DETROIT — As humans we undergo wildly divergent experiences — some so radically different from each other as to create a complete lack of understanding or empathy — but there is one guarantee. We are all born, and so will we all die. In a sense, death is the greatest shared human experience, and for a subset of caregivers, loved ones, or even sometimes simply bystanders to a dying person’s moment of passing, there is a literal and deeply profound shared death experience. Internationally renowned artist Caledonia “Swoon” Curry glimpsed the afterlife when her mother died in 2013, following a protracted struggle with lung cancer. But it took years of research for Swoon to connect this visceral event — a literal visual and emotional experience of passing between the material world and a realm beyond — with several others, and time beyond that to process her findings into an immersive three-room installation, The Light After, at the Library Street Collective.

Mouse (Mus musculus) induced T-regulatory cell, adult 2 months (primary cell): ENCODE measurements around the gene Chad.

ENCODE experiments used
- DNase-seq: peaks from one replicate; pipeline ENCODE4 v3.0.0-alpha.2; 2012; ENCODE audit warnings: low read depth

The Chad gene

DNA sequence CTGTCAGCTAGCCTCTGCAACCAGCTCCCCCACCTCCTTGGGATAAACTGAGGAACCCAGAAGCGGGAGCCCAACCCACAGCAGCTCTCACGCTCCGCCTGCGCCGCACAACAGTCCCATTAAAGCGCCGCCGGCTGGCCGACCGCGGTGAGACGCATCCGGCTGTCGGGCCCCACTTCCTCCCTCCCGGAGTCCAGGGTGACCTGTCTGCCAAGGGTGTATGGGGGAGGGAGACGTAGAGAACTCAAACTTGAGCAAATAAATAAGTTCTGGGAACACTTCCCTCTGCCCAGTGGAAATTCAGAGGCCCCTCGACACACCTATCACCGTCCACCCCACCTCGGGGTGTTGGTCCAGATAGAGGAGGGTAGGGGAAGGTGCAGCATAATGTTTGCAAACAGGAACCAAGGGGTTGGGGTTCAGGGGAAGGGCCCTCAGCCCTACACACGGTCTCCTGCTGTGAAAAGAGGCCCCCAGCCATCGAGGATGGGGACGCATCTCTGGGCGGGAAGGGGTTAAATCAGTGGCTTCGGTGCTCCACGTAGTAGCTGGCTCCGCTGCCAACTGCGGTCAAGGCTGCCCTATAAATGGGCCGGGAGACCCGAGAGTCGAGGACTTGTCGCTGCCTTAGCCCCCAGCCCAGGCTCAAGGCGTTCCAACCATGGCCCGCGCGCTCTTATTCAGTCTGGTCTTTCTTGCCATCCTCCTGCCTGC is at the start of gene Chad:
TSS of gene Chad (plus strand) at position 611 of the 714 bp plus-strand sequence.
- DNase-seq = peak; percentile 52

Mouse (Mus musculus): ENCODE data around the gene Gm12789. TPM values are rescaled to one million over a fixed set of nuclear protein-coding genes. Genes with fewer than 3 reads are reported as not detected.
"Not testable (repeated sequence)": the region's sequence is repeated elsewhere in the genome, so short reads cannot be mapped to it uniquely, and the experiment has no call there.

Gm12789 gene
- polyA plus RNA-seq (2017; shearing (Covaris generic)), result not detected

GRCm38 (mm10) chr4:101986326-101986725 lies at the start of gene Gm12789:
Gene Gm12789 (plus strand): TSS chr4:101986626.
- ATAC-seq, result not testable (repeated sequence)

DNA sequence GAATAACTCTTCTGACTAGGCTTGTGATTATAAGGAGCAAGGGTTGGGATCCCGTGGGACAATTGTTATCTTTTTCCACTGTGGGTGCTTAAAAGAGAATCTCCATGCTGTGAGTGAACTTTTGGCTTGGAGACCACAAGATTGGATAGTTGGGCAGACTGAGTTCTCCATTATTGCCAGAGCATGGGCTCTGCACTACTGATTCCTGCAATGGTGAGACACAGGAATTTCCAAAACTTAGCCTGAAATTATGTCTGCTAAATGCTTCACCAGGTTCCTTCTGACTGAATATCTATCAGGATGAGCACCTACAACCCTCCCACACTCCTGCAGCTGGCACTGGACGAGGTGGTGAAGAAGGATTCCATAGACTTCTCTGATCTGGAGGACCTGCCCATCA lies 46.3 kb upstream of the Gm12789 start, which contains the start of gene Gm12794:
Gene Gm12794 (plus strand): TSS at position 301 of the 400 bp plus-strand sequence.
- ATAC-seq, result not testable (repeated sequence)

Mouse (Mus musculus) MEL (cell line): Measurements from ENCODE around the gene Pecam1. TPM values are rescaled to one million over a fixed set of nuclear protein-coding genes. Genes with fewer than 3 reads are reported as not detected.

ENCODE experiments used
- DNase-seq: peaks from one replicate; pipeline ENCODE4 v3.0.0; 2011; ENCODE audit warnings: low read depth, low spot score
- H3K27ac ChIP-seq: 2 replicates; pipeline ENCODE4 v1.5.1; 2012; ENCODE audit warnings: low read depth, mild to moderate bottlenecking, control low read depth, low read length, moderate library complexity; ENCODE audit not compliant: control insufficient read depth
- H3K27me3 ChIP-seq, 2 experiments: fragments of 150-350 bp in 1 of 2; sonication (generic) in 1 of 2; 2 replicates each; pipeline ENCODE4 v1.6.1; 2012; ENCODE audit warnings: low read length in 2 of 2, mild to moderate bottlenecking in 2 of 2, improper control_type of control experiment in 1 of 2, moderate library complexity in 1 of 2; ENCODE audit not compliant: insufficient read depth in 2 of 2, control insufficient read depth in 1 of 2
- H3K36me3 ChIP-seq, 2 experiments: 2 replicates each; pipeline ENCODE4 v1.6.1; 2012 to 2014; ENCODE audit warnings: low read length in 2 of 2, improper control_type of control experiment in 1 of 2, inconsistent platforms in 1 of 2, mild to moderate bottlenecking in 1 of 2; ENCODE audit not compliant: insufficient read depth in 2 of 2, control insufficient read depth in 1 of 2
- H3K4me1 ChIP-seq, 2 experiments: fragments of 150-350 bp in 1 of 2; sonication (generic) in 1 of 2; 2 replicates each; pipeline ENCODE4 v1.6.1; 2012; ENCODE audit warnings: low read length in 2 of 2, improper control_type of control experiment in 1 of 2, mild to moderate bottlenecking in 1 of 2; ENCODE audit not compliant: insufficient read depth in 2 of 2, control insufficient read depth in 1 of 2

“When my mom passed away, I had this incredible experience, but I’ve always wondered what it was,” said Swoon, sitting down for a brief interview with Hyperallergic in the midst of installing the second of two public murals during her whirlwind stay in Detroit. “And I was researching all kinds of things, because I was like, how did that happen? Am I crazy? I don’t feel crazy; I feel that that was an event. I wanted to hear other people talk about it.” Swoon’s research led her to Dr. Sam Parnia, a specialist in the field of resuscitation medicine who has written on the subject of near-death experiences as reported by patients.